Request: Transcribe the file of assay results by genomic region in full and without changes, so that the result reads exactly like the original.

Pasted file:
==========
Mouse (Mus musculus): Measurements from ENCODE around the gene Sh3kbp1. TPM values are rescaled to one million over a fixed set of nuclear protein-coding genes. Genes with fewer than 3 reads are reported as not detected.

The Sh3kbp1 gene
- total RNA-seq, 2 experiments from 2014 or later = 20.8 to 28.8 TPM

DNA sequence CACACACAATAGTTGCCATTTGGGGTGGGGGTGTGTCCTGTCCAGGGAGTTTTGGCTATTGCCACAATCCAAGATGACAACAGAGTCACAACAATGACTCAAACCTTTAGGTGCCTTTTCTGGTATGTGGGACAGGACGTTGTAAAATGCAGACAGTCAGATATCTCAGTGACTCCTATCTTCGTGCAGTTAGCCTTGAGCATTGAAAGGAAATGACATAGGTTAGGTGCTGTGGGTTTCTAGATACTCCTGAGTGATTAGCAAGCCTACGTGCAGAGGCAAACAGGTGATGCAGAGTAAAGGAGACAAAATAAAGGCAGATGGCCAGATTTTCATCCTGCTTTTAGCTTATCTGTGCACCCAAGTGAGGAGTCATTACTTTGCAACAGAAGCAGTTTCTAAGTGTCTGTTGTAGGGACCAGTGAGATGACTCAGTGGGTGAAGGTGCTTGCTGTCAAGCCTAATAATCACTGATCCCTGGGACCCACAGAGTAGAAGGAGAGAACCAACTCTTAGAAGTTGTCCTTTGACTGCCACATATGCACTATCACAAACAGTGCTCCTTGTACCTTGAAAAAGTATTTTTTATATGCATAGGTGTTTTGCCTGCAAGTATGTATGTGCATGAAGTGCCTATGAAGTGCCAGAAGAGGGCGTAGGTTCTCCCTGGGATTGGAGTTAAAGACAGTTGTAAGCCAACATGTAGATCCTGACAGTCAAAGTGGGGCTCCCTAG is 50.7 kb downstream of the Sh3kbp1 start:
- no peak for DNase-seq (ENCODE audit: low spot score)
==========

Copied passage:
Mouse (Mus musculus): Measurements from ENCODE around the gene Sh3kbp1. TPM values are rescaled to one million over a fixed set of nuclear protein-coding genes. Genes with fewer than 3 reads are reported as not detected.

The Sh3kbp1 gene
- total RNA-seq, 2 experiments from 2014 or later = 20.8 to 28.8 TPM

DNA sequence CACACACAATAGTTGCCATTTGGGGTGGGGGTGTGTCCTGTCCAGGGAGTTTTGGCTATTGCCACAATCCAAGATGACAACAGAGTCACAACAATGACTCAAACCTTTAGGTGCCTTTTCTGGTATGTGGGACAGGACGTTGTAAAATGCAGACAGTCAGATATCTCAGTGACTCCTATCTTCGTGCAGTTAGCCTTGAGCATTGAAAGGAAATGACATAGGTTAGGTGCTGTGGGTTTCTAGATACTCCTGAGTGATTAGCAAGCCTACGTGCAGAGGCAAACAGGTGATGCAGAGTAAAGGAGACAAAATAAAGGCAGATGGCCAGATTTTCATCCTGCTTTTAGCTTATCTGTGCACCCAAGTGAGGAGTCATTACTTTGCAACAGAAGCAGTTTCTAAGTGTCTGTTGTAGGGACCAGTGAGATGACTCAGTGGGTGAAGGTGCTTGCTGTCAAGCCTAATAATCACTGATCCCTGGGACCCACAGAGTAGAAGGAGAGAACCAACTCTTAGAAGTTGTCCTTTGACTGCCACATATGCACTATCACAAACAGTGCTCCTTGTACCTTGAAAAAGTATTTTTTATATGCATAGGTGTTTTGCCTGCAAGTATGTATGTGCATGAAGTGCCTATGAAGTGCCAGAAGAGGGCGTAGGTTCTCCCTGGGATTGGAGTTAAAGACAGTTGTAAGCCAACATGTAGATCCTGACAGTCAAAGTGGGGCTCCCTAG is 50.7 kb downstream of the Sh3kbp1 start:
- no peak for DNase-seq (ENCODE audit: low spot score)